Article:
Nobody reminds me of Prince as much as my dad does. He was brilliant, including being a talented musician and singer. He wrote songs so successful that they became part of the culture of the University he was attending at the time.  He wrote poetry that was, at least, successful enough to woo my ultra-conservative mom into saying “I do.”  His command of languages was superb.  He spoke seven or eight languages fluently, like a native. As I recall, this included Afrikaans (a Dutch dialect), English, German, French, Spanish, Italian, Zulu and perhaps one more. He didn’t just speak these languages but he seemed to think in them. When he spoke French he had a sort of French personal style and attitude, which was very different than when, for example, he spoke English.  He taught me to do the same.  For example, if I have to speak in French right away, I simply can’t, but if I walk around for a while, muttering to myself in French, then I eventually start thinking in French and then it all clicks. Ditto as to German and Afrikaans.

My dad was lithe and athletic. He moved with a feline grace.  He liked to wear his hair long, and in a wild style. He wore thongs as underwear, and he liked androgynous clothes, including denim outfits and overalls. He was exemplary hygienic; I never saw him dirty even when working on my filthy car’s  greasy engine. He was also intensely focused on his health and appearance.

He was very open about sexuality. He wasn’t sexual with me but he encouraged me to discover sexuality without inhibitions.  As a young adult, one of the presents I got from my dad was a sex toy, with cheerful good wishes to go explore myself.  He taught me about math, auto repair, personal care and science, but the subject on which he most imparted information in vast and insightful amounts was as to girls — how to appreciate them, how to be nice to them, sexual positions that would maximize the girl’s pleasure or minimize her discomfort in certain situations … how to touch girls, how to talk to girls, what not to do, and so on.

He spoke with the authority of experience.  I am not aware of one girl in his love life who wasn’t lovely and highly intelligent besides. When he was in his 40s, I once asked him how many girls he’d been with. He thought for a while and replied “about three hundred.” If he was ever unsafe in his romantic pursuits, I’m unaware of it, and the him-and-I dynamic was such that if he’d had any first-hand knowledge of STD issues, then I’m sure he’d have taught me about proper cautionary measures too, beyond the obvious.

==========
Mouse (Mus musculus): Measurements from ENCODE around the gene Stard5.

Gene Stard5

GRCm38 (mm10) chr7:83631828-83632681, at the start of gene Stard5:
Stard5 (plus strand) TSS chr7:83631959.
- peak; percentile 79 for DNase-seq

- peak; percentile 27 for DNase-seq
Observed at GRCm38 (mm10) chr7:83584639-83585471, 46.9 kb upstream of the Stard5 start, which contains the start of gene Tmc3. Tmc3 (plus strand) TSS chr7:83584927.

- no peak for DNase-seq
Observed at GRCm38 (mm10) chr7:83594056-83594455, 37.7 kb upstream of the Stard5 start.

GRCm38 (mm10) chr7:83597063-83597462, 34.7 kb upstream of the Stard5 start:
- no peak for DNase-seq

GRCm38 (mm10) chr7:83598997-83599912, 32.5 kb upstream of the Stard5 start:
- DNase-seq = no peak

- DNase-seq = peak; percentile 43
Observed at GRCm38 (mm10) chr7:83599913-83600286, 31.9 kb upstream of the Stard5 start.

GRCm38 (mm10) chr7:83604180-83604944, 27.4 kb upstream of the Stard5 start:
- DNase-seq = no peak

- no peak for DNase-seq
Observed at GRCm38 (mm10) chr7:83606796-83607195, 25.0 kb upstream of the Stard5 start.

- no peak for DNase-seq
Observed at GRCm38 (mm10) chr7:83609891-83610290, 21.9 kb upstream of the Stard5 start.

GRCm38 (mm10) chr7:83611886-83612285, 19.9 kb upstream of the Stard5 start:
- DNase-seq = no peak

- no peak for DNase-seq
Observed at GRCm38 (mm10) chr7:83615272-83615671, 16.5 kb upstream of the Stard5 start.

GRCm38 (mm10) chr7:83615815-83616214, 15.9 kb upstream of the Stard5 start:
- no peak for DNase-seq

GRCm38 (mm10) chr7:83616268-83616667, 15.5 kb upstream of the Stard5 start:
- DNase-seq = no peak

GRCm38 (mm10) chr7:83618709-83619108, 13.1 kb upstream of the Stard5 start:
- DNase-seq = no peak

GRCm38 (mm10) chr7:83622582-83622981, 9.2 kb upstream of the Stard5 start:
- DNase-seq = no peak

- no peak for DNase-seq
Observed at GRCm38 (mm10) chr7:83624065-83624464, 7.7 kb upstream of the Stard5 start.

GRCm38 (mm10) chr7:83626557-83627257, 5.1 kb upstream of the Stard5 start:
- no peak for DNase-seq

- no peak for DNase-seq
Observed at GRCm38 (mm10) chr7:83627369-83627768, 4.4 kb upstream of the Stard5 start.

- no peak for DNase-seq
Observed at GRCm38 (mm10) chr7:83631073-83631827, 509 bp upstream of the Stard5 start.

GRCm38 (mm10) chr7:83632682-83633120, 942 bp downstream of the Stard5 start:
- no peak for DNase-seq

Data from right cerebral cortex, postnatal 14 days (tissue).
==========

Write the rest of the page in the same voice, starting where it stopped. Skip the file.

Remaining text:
It was uncanny to see how girls’ resistance was non-existent during interaction with him. It was almost as if they were interacting trustingly with another girl — albeit a strong, brilliant, androgynous-looking girl.  When I was a young adult, the mom of my best-friend-at-the-time was in an unhappy marriage.  She was, and is, lovely — and a brilliant and courageous writer, besides. Somehow, she and my dad met, and they were soon a happy item. Meanwhile, my friend’s dad was a mean drunk with a well-polished ability to sling witty insults at his long-suffering wife. One day, he made the mistake of doing so while my dad and I happened to be present.  In a quiet, calm voice, my dad intercepted the insult and redirected it at the mean husband, who was in the ensuing silence shown up to be the rude oaf that he indeed was.  I loved that.

All of this happened in South Africa in the 1970s and 1980s, at a time when the white racist government culture had more than a little in common with Germany in the 1930s, including open admiration for Nazi culture.  For example, male teenagers were dressed in brown uniforms and marched around a parade ground while being told that their lives belonged to the State.  Racism was integral in the law, and the government has a deep anti-Jewish sentiment. As to sexuality, being gay meant immediate arrest and imprisonment, and the mere possession of one Playboy magazine carried a three-year prison sentence.

Nevertheless, my dad had made a point of bringing several of them along, and smuggling them in, during every trip back from Europe. I recall my excitement and joy at seeing my first Playboy, and paging through it, and seeing how wonderful it is to have so open a celebration of sexuality and the female physique. At the time, the South African government also had detention without trial, plus it liked to lock up people it didn’t like, in lunatic asylums.  I’m no fan of the Soviets and what they did to the best of the Russian people, including Jewish Russians.  That that there was so much of a common lock-dissidents-up approach between the South African government and the Soviets … it was stark.